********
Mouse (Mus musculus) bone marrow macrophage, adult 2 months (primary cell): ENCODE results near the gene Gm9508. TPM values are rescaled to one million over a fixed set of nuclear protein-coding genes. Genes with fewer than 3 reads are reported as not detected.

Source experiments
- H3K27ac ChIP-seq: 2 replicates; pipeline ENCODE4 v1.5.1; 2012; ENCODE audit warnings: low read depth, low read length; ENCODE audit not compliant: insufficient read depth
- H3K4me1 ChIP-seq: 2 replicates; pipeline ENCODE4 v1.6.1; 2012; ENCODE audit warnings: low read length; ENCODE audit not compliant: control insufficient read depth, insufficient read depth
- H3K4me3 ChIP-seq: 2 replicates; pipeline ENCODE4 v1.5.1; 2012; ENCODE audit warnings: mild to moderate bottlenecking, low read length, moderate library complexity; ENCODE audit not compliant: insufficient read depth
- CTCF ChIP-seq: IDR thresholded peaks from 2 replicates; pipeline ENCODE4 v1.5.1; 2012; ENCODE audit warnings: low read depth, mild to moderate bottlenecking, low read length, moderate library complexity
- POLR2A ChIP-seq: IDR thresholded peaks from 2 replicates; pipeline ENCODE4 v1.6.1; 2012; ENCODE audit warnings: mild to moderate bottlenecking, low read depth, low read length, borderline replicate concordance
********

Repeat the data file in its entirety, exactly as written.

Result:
Mouse (Mus musculus) bone marrow macrophage, adult 2 months (primary cell): ENCODE results near the gene Gm9508. TPM values are rescaled to one million over a fixed set of nuclear protein-coding genes. Genes with fewer than 3 reads are reported as not detected.

Source experiments
- H3K27ac ChIP-seq: 2 replicates; pipeline ENCODE4 v1.5.1; 2012; ENCODE audit warnings: low read depth, low read length; ENCODE audit not compliant: insufficient read depth
- H3K4me1 ChIP-seq: 2 replicates; pipeline ENCODE4 v1.6.1; 2012; ENCODE audit warnings: low read length; ENCODE audit not compliant: control insufficient read depth, insufficient read depth
- H3K4me3 ChIP-seq: 2 replicates; pipeline ENCODE4 v1.5.1; 2012; ENCODE audit warnings: mild to moderate bottlenecking, low read length, moderate library complexity; ENCODE audit not compliant: insufficient read depth
- CTCF ChIP-seq: IDR thresholded peaks from 2 replicates; pipeline ENCODE4 v1.5.1; 2012; ENCODE audit warnings: low read depth, mild to moderate bottlenecking, low read length, moderate library complexity
- POLR2A ChIP-seq: IDR thresholded peaks from 2 replicates; pipeline ENCODE4 v1.6.1; 2012; ENCODE audit warnings: mild to moderate bottlenecking, low read depth, low read length, borderline replicate concordance